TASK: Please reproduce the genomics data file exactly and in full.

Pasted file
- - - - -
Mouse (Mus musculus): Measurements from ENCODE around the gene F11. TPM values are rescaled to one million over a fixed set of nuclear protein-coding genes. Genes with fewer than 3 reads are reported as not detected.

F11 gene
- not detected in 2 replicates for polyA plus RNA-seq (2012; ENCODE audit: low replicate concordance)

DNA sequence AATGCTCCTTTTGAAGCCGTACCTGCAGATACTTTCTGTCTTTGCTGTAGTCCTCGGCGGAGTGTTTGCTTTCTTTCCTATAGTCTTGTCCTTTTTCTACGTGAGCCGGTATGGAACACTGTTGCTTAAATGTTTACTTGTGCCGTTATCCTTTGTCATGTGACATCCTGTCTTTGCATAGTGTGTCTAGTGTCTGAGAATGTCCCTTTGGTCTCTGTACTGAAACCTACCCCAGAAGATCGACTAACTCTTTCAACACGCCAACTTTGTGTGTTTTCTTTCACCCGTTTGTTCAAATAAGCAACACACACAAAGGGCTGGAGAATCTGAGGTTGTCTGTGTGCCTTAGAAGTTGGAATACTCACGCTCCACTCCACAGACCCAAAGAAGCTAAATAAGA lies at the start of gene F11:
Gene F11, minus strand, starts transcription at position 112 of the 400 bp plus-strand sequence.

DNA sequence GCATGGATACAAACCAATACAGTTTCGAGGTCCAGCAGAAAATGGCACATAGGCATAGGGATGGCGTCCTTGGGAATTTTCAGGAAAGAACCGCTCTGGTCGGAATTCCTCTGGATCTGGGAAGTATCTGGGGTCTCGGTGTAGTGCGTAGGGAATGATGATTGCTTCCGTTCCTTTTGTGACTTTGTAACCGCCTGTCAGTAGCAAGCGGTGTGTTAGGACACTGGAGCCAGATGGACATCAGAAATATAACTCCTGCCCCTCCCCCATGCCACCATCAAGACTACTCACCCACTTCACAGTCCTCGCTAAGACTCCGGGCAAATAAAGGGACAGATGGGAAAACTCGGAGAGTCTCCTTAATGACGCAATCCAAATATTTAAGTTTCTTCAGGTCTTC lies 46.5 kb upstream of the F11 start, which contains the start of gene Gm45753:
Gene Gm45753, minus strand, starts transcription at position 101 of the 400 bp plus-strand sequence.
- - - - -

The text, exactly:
Mouse (Mus musculus): Measurements from ENCODE around the gene F11. TPM values are rescaled to one million over a fixed set of nuclear protein-coding genes. Genes with fewer than 3 reads are reported as not detected.

F11 gene
- not detected in 2 replicates for polyA plus RNA-seq (2012; ENCODE audit: low replicate concordance)

DNA sequence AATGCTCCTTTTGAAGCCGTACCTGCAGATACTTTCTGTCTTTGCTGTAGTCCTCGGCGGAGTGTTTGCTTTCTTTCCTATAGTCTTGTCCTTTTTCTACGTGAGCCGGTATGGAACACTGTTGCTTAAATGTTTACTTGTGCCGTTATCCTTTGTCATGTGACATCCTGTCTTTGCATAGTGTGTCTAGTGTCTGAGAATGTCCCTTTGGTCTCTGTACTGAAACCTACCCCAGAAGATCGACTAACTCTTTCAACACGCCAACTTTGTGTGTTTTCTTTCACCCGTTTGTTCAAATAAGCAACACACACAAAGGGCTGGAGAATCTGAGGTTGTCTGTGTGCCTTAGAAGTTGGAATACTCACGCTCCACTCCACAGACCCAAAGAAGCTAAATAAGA lies at the start of gene F11:
Gene F11, minus strand, starts transcription at position 112 of the 400 bp plus-strand sequence.

DNA sequence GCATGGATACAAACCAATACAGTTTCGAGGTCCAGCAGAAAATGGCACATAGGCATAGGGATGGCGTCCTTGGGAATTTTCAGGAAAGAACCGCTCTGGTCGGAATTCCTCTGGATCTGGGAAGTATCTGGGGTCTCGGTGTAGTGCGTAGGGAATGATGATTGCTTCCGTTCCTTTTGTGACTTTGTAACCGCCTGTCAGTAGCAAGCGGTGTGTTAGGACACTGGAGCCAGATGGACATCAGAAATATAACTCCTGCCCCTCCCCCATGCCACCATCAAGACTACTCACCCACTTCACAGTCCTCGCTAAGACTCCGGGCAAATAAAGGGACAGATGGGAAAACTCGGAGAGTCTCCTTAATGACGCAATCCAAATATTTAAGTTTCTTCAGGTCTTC lies 46.5 kb upstream of the F11 start, which contains the start of gene Gm45753:
Gene Gm45753, minus strand, starts transcription at position 101 of the 400 bp plus-strand sequence.